Transport layer protocols sit atop the network layer and provide additional services. UDP is a very thin wrapper; it only provides multiplexing. TCP uses retransmission to provide reliable in-order delivery of a stream of data.
IP provides a facility for delivering packets to hosts. However, we often want to deliver data to applications running on a given host. Moreover, the receivers may wish to deliver responses; those responses must be returned to the actual process that sent the request.
TCP and UDP both enable multiplexing by including a port number in their respective headers. To receive packets, applications can bind to a given port on their local host; the operating system will only deliver packets that are addressed to that port. For example, a web server may bind to port 80; while a mail server may bind to port 993.
When creating an outgoing connection, TCP and UDP both create a new port on the client machine so that the server can send back responses. These ports are sometimes referred to as anonymous ports.
The Uniform Datagram Protocol (UDP) is a thin wrapper around IP that supports multiplexing. A UDP header contains a source and destination port number, the length of the data, and a checksum.
Datagrams are self-contained messages of a fixed size. Think of them as postcards.
Datagrams are convenient when sending small, self-contained messages whose size is known in advance. However many applications require interaction that is more akin to a conversation: each side may send some data, wait for a response, and then send some more data, or may send a very large stream of continuous data. Streams are open-ended communication channels.
The Transmission Control Protocol (TCP) provides a stream-oriented interface. Applications wishing to communicate using TCP first establish a connection. Then, over time, they can append data to the stream that they send to a remote endpoint. The remote endpoint can repeatedly read data from the stream. TCP guarantees that the data read by the remote endpoint is the same as the data written by the source.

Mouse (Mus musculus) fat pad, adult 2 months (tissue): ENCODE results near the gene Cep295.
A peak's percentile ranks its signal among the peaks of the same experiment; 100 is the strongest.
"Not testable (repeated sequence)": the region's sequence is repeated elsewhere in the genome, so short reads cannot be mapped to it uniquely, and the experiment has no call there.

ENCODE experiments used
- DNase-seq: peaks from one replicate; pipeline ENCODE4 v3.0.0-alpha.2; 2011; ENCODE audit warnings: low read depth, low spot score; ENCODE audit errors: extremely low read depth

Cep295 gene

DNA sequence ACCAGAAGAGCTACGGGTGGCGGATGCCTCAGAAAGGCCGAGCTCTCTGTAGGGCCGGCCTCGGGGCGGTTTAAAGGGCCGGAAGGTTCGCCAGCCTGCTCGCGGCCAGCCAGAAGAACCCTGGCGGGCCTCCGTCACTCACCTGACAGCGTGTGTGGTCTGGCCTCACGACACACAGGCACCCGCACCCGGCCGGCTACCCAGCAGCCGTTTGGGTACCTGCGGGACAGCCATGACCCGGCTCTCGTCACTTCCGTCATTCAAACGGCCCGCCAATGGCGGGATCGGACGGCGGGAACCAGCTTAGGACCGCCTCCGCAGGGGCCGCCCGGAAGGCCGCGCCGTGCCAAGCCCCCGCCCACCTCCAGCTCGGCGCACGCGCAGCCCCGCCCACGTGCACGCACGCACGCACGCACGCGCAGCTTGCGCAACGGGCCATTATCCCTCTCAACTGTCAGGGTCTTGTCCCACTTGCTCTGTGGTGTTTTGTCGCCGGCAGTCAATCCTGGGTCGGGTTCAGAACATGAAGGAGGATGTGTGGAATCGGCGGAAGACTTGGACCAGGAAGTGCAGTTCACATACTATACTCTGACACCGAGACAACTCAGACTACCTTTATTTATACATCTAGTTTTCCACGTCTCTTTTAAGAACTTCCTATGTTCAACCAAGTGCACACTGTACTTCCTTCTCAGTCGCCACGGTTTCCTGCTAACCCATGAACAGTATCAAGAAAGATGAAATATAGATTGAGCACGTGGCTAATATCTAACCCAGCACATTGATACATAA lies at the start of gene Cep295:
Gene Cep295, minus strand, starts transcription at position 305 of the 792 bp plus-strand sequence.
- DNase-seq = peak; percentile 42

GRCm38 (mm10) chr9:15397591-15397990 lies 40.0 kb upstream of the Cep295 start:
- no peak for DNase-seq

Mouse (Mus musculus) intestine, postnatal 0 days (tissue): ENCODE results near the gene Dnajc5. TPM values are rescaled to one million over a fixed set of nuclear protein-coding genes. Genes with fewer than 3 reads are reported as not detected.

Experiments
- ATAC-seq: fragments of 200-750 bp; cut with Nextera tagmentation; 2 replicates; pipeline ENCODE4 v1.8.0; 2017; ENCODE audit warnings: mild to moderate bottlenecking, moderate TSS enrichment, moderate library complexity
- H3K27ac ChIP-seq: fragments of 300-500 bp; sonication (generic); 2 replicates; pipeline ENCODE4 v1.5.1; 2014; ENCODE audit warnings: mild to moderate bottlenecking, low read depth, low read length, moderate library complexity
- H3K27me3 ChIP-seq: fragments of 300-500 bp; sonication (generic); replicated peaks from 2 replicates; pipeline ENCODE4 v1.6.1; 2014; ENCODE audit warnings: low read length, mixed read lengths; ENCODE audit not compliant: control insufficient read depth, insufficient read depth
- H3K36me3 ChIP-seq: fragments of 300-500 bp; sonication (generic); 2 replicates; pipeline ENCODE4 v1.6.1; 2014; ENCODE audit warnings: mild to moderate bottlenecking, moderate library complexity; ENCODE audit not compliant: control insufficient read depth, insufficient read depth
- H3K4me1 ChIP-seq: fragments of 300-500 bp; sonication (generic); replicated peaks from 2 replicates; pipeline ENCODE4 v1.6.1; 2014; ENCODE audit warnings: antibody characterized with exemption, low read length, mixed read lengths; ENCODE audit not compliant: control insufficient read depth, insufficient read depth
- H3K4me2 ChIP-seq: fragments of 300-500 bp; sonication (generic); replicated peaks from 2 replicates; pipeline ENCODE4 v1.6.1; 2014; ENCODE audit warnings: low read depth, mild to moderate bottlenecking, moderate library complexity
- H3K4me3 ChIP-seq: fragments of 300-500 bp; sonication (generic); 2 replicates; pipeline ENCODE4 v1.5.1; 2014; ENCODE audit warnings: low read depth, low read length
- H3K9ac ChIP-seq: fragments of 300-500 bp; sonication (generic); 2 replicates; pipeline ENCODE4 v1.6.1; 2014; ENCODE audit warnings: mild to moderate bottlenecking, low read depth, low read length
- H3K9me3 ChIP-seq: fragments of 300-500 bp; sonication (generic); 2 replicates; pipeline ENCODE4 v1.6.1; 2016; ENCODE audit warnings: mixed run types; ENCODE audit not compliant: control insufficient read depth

TCP streams are bidirectional; once a connection is established from a client to a server, both parties can read and write data; the data written by the client will be read by the server and vice-versa.
TCP provides reliable delivery by requiring an acknowlegement from the remote endpoint that each packet was received. If a TCP packet is sent and not acknowleged before a certain amount of time, then the sender will resend the packet. It will continue to do so until the receipt is acknowleged.
TCP communications are divided into segments, each of which is identified by a sequence number; the first packet from host A to B might have sequence number 0, the second one 1, and so on.
Because TCP endpoints must maintain state (which packets have been sent, which have been acknowleged and so on), TCP requires a connection to be established. To begin a connection, the endpoints perform a 3-way handshake: the initiator sends a synthesis (SYN) packets. The receiver responds with an acknowlegement (ACK) of the SYN and its own SYN packet. These are usually combined into a single SYN/ACK packet. The initiator then acknowleges the sender's SYN with it's own ACK.
|A -> B||A0||SYN|
|B -> A||B0||SYN/ACK(A0)|
|A -> B||A1||ACK(B0)|